Periophthalmus argentilineatus Valenciennes, 1837; Silver-lined Mudskipper, Barred Mudskipper


'Figure 7' - Periophthalmus argentilineatus, Morib, Selangor, Malaysia © Gianluca Polgar.


Synonyms: Euchoristopus kalolo regius, Periophthalmus dipus, Periophthalmus sobrinus, Periophthalmus vulgaris
Maximum recorded size: 93 mm SL.
Sexual dimorphism:  None known.
Body colouration: Body background colour brownish to dark grey on dorsum and sides, ventrally whitish; head ventrally white; many small white speckles on cheeks, opercula and sides of body; silvery vertical stripes on flanks, ventrally more evident; 3-8 dorsal dark brown saddle-like irregular bars, may also be visible.
Fin colouration: First dorsal fin with a reddish brown background, a wide black to dark brown stripe below margin, darker in the anterior portion, and many small white spots below it; margin white to transparent; second dorsal fin with a transparent background, a black medial stripe, irregular brownish speckles proximally on rays and membrane, and an orange margin; caudal fin dusky, with series of dusky to brownish speckles along rays.
Pelvic fin shape: Pelvic fins are completely separated and no pelvic frenum is present (Fig. 3, E).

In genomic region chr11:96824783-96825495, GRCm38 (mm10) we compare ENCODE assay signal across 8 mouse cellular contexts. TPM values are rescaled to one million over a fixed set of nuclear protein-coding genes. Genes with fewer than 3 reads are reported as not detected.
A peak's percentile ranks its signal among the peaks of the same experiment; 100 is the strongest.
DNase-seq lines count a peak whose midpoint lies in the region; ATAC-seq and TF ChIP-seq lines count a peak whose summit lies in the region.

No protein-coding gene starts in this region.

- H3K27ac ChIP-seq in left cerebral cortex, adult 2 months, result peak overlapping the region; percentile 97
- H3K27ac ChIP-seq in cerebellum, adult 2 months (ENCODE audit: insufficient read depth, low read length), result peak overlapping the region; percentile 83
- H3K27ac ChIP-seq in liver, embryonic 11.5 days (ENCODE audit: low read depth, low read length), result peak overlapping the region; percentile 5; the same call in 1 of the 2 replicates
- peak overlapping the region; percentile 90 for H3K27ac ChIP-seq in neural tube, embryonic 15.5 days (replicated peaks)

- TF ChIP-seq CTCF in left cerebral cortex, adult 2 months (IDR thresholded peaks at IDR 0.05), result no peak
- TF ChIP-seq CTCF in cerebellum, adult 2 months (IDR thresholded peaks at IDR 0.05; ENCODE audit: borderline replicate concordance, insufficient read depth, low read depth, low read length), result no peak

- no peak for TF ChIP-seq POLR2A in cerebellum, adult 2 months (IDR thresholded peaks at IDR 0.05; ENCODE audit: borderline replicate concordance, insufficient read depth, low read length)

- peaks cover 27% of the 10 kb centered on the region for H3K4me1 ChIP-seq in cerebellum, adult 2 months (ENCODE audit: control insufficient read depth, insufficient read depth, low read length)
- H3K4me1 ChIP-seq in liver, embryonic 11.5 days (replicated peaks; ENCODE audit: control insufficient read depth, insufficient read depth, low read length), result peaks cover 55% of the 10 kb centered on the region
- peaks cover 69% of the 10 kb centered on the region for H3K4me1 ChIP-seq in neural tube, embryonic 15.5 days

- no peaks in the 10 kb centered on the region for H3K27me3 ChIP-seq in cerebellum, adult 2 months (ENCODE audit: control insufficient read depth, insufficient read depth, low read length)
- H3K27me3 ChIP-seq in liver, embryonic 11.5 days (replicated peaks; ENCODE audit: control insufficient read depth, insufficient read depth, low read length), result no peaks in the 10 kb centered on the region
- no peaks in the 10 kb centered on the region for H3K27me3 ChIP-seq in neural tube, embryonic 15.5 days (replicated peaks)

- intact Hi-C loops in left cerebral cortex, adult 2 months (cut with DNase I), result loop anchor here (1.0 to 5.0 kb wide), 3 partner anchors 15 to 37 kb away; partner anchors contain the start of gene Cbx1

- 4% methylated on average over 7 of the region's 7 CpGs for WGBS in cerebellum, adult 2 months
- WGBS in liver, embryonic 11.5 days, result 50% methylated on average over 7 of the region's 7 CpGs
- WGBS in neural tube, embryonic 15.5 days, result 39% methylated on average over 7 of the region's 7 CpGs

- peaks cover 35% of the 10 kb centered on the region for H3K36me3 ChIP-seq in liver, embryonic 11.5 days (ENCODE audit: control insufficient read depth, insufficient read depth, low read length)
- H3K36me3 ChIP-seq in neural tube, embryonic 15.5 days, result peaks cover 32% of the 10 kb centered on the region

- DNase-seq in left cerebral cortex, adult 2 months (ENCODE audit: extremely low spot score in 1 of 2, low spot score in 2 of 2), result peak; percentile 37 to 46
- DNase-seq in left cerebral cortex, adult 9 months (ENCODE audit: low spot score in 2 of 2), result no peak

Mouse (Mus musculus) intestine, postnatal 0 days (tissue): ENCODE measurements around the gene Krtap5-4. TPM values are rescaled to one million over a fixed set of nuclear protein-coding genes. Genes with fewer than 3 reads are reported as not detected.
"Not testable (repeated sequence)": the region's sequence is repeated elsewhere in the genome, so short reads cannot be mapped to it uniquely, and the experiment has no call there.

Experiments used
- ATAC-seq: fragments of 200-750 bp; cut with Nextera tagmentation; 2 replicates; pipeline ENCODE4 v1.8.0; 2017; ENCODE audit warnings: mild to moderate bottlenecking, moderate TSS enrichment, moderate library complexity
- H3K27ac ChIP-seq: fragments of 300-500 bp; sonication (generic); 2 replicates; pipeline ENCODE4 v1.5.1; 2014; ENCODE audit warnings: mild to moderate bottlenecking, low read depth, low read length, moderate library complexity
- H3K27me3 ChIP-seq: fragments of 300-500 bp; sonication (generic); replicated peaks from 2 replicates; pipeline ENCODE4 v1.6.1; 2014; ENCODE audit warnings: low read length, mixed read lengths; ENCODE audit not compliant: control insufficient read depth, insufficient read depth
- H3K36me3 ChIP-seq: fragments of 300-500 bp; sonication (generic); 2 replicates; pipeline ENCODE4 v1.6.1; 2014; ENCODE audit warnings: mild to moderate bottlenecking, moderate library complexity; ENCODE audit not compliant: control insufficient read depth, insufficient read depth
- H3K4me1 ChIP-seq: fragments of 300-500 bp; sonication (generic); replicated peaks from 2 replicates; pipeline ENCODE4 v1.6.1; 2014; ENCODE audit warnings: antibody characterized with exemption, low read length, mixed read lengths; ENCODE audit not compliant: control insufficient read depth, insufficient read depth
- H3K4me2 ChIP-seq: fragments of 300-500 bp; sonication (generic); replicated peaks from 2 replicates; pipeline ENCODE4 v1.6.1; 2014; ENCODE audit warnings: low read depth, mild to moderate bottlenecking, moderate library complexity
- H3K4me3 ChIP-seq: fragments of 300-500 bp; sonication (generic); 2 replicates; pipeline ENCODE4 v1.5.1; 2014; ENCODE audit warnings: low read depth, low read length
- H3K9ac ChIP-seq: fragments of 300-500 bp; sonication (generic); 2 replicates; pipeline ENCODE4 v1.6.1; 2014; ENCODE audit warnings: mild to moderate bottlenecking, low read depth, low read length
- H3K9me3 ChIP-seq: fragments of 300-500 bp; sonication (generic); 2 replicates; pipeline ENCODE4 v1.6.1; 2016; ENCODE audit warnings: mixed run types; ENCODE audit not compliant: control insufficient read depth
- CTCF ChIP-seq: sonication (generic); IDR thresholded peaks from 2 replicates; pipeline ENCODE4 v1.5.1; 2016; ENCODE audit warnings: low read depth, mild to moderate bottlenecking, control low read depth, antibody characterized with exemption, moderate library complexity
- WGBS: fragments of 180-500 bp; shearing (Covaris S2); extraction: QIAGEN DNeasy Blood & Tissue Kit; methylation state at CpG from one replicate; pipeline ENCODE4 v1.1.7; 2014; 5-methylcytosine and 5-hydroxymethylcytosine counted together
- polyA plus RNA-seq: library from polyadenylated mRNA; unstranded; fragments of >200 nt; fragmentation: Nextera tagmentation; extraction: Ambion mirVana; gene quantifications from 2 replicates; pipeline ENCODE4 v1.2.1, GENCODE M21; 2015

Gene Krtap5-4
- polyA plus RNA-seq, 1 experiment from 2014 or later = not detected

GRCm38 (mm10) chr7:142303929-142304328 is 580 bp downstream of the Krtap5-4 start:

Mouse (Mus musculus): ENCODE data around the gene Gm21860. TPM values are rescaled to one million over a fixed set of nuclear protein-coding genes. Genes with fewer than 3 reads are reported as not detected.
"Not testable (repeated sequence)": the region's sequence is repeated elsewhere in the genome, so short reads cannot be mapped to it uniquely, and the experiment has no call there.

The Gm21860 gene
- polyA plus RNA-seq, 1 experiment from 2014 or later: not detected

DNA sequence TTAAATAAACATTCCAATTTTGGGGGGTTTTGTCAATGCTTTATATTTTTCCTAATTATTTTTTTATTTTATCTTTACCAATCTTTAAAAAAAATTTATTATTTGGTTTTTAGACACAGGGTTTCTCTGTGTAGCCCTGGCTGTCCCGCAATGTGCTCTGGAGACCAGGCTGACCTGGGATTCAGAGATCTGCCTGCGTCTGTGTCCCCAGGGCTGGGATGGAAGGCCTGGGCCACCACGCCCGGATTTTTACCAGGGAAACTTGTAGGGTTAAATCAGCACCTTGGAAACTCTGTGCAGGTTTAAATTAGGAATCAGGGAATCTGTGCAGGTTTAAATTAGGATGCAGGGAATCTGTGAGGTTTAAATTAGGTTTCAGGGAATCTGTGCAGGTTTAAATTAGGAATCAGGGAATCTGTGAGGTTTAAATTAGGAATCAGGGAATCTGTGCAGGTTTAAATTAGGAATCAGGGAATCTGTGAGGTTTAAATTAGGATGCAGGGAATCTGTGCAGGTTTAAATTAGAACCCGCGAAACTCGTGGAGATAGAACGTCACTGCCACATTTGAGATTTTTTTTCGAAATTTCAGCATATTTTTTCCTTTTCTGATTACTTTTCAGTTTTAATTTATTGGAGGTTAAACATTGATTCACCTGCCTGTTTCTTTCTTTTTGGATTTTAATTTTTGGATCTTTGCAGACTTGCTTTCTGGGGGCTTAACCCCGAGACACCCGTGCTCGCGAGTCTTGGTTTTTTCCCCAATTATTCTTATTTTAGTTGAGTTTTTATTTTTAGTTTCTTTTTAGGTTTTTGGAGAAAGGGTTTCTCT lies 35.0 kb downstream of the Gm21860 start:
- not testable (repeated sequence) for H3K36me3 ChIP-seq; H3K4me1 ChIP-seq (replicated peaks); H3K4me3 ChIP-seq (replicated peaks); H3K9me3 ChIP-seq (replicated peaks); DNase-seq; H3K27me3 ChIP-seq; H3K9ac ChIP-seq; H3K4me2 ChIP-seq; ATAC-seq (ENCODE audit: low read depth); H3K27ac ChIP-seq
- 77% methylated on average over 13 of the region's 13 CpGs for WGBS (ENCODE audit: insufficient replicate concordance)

Distribution: The Silver-lined Mudskipper is the most widespread mudskipper species, presently known from East Africa eastward to the entire Indo-Pacific region, to the Samoa and Tonga Islands, southern Japan and eastern Australia. This species is particularly popular in southern Japan. It is usually found nearby water at low tide, frequently nearby the mangrove marine fringe, but it apparently is an extremely adaptable species, and different populations are found in different environmental conditions. A very territorial species: aggressive and agonistic behaviours are frequently observed. Males jump to attract females into burrows. Burrows typically have two main turreted openings. It feeds on small invertebrates. Its behaviour was studied in East African and Malagasy populations.



Periophthalmus barbarus Linnaeus, 1796; Atlantic Mudskipper, West African Mudskipper

'Figure 8' - Periophthalmus barbarus, Kribi, Cameroon, Africa; photo courtesy of R.E. Brummett.


Synonyms: Gobius barbarus, Gobius koelreuteri, Periophthalmus papilio, Periophthalmus erythronemus, Periophthalmus gabonicus
Maximum recorded size: 250 mm SL.
Sexual dimorphism: None known.